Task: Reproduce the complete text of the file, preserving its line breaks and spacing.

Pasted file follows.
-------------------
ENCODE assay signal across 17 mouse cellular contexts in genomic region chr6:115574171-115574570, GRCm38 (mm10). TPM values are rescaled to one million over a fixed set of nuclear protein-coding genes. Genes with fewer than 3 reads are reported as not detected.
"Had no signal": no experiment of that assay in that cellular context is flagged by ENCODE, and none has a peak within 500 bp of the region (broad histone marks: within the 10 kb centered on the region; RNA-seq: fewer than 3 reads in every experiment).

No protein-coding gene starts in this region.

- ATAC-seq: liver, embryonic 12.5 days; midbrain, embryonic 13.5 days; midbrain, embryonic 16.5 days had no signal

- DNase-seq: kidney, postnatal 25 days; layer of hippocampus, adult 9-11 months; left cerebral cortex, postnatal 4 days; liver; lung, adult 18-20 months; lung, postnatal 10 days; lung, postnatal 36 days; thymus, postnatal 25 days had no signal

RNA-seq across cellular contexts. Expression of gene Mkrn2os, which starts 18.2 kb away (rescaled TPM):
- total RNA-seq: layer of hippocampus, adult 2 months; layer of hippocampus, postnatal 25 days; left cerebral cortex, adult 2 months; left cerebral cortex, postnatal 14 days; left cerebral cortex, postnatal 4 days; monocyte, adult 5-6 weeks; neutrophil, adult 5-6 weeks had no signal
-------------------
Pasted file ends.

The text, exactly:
ENCODE assay signal across 17 mouse cellular contexts in genomic region chr6:115574171-115574570, GRCm38 (mm10). TPM values are rescaled to one million over a fixed set of nuclear protein-coding genes. Genes with fewer than 3 reads are reported as not detected.
"Had no signal": no experiment of that assay in that cellular context is flagged by ENCODE, and none has a peak within 500 bp of the region (broad histone marks: within the 10 kb centered on the region; RNA-seq: fewer than 3 reads in every experiment).

No protein-coding gene starts in this region.

- ATAC-seq: liver, embryonic 12.5 days; midbrain, embryonic 13.5 days; midbrain, embryonic 16.5 days had no signal

- DNase-seq: kidney, postnatal 25 days; layer of hippocampus, adult 9-11 months; left cerebral cortex, postnatal 4 days; liver; lung, adult 18-20 months; lung, postnatal 10 days; lung, postnatal 36 days; thymus, postnatal 25 days had no signal

RNA-seq across cellular contexts. Expression of gene Mkrn2os, which starts 18.2 kb away (rescaled TPM):
- total RNA-seq: layer of hippocampus, adult 2 months; layer of hippocampus, postnatal 25 days; left cerebral cortex, adult 2 months; left cerebral cortex, postnatal 14 days; left cerebral cortex, postnatal 4 days; monocyte, adult 5-6 weeks; neutrophil, adult 5-6 weeks had no signal